The new wife paused. She said he’d never mentioned having a granddaughter and Ms. Gwynn said this was because he’d never known. Now Ms. Gwynn was talking, telling Sasha not to interrupt. If her father wanted to meet this child they’d have to come to downtown St. Augustine at noon. That was all there was to it. Today or never. And as the new wife began to speak again, Ms. Gwynn interrupted with a few last words. She’d be waiting outside of Potter’s Wax Museum, at noon, and that was it—not only did she hang up the phone this time, she lifted the receiver from its cradle and placed it on the nightstand, its droning dial tone adding to Harriet’s warble in the shower.
They reached the wax museum with just ten minutes to spare before noon. A steady drizzle had begun. Ms. Gwynn saw her children off through Potter’s entrance and then found Harriet to say she needed a moment to step outside. A little coffee shop stood across the street. By the time her father arrived, she wanted to have a table secured. She wanted to wave at him and his new wife through the coffee shop’s window. They’d find her dry and comfortable in the coffee shop, a pot of green tea ready on the table, and she wanted her father to pause and say, “Over there, there’s my daughter.” She wanted to be sitting beside the window so when the children finally came out of the museum, she could point them out and say, “There they are, all of them, my children. Not one, but all of them.”
Now Ms. Gwynn crossed the street. She fit the hood of her windbreaker around her face, but her shoes splashed right into a gutter clogged with leaves. As she drew closer to the road’s opposite side, a breath caught in her throat. No one sat out on the high deck curving around the coffee shop’s side. In fact, no cars were parked in the spaces fronting the shop. The windows’ blinds drawn, a closed sign hung on the door. Ms. Gwynn retreated back across the street. Her watch read noon exactly, and as soon as she looked up, a white Toyota rounded the street’s curve, two heads behind the windshield, one with white hair that could only belong to her father. She reached the sidewalk and tried to hide her face, but it was too late. Her father was already pointing in her direction. Sasha rolled down her windshield. Her long face chewed vigorously at what must have been gum and her neck was slightly flushed with sunburn.
“Where is she, Barbara?” her father said. “And what in God’s name are you doing dodging traffic on a wet road?”
Ms. Gwynn pointed at the wax museum, and said they’d have to go in there. Predictably, her father grimaced. And as his face contorted, Ms. Gwynn knew she would want nothing to do with that scene either, busloads of odd children lifting their arms to shake the wax figures’ still hands. Sasha pulled the car alongside Ms. Gwynn and said she looked just like her father, who denied the claim without pause.
They parked in Potter’s lot. Sasha exited the car with an umbrella and ran around to the passenger’s side. With his new wife’s help, Ms. Gwynn’s father pulled himself up out of the car.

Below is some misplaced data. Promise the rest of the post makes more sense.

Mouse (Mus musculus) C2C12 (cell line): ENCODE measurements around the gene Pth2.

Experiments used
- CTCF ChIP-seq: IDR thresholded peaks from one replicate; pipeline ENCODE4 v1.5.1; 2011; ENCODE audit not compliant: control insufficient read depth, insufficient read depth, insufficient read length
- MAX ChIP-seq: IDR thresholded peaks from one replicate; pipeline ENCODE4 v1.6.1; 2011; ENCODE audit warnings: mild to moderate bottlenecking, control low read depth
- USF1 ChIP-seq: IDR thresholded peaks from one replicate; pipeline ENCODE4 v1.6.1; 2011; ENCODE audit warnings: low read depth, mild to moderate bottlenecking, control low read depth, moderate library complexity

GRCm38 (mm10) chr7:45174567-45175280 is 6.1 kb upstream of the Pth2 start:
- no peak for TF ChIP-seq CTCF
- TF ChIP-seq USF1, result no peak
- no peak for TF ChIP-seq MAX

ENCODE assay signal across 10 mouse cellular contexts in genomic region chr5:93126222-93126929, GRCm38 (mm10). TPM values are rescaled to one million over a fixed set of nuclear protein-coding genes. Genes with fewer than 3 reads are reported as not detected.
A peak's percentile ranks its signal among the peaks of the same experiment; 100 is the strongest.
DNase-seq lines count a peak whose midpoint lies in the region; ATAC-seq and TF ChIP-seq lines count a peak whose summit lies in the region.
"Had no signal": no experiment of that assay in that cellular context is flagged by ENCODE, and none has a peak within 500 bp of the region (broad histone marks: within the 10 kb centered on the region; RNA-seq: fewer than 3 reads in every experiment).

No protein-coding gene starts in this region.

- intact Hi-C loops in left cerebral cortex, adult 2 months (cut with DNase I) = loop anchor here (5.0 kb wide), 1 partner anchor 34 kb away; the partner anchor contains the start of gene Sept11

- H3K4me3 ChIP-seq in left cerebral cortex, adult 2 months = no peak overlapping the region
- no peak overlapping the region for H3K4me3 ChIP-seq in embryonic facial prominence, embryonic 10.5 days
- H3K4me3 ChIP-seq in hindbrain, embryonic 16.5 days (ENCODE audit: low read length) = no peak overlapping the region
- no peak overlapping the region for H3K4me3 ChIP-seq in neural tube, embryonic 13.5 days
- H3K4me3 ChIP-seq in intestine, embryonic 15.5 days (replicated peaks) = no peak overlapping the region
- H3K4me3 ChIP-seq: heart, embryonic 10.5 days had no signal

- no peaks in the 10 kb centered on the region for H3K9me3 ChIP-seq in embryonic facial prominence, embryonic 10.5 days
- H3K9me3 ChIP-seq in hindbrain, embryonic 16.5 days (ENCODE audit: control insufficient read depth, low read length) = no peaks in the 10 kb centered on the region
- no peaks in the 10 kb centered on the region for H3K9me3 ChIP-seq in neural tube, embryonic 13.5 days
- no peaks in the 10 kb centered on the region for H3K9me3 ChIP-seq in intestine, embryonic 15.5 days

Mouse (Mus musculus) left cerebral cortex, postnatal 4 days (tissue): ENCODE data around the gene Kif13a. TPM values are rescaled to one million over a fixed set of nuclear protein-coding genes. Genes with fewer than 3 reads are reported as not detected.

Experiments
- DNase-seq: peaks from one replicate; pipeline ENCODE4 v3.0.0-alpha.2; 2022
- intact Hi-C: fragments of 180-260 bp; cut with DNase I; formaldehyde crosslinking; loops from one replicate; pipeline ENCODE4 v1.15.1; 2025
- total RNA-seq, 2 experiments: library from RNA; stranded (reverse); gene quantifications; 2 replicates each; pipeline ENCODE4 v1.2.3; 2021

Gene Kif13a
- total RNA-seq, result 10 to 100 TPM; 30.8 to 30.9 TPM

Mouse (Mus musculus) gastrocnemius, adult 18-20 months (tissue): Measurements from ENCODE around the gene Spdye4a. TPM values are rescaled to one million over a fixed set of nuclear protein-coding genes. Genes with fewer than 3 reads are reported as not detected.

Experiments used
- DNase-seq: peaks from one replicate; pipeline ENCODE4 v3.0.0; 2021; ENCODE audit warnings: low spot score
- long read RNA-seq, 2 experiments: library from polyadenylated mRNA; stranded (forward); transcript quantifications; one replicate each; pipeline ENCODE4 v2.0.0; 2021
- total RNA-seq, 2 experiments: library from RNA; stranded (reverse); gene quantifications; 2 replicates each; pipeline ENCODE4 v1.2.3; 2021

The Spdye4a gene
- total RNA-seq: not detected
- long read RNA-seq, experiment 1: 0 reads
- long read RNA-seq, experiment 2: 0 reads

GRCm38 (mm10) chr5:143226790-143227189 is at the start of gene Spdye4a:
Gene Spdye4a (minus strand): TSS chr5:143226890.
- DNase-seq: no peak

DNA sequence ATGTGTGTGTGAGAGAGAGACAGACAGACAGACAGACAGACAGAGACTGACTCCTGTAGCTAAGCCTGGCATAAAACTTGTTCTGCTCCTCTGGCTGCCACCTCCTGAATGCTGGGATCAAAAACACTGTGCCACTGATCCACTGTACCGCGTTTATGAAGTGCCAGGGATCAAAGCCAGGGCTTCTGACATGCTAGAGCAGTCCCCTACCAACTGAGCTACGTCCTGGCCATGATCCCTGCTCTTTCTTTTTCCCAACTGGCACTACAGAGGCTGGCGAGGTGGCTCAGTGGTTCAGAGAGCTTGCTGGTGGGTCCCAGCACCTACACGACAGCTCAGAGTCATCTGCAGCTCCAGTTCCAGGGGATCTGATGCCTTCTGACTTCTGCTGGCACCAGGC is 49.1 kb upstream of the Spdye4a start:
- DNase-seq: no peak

He stood under the open umbrella. His frail body bent over a glossy wooden cane with a bald eagle’s head for its handle. Sighing, he appraised Ms. Gwynn from shoes to face and closed his eyes. He shook his head, which hung so heavily at an angle the tendons at his neck stood out from the strain. Sasha gripped his shoulder, but still his body leaned as though he might fall against the car at any moment. And for this, and probably nothing else, Ms. Gwynn stepped toward her father.
“Where’s my granddaughter?” he asked, his head straight and his eyes open now.
Ms. Gwynn said she’d like to get coffee or tea before talking about any of that. Her father coughed in his fist, making so much noise over her voice, and when he finally regained his composure he guessed correctly she’d been lying all along. Ms. Gwynn didn’t refute this, only wiped away some of the rain that had collected on the lenses of her glasses.
“I’m never going to speak to you again, Barbara.”
“Don’t say those things,” his new wife said.
Ms. Gwynn pointed to the wax museum again, saying they were all her children, and for a moment her father and Sasha stared, until he said, “Bullshit.” He refused his new wife’s help, yanking his arm from her grasp, and fell into the passenger-side seat with a grimace, never letting go of his cane, as though he might use it to beat away any person who came too close. Shaking rain off of the collapsed umbrella, the new wife trotted around to the driver’s side. Everything else happened so quickly, starting the engine, leaving the parking lot, her father’s head turned in the opposite direction, Sasha waving one last time with an apologetic tip of her hand.
Ms. Gwynn crossed the street fully this time. She sat on a bench against the wall of the vacant coffee shop. The rain continued, but she was under the awning now. She sat for what seemed minutes, watching cars pass—none white Corollas. More than an hour ticked off on her watch. Ms. Gwynn kept wondering how much longer anyone could wander through a wax museum. The building seemed only so big. Eventually, the children came out of the entrance in a single-file line. A few of them spotted Ms. Gwynn where she was sitting. They pointed toward her, and she suppressed the urge to point back. They kept coming out, the children, a never-ending stream, boys and girls in bright rain slickers, many trying to huddle close to the chaperones holding umbrellas. A few of the children began waving and Ms. Gwynn waved back.
Michael Cooper lives in New Orleans, where he teaches creative writing workshops. A Pushcart nominee, his work has appeared in journals such as The Chattahoochee Review, Cimarron Review, and The Southeast Review.
Originally published in NOR 18: Fall 2015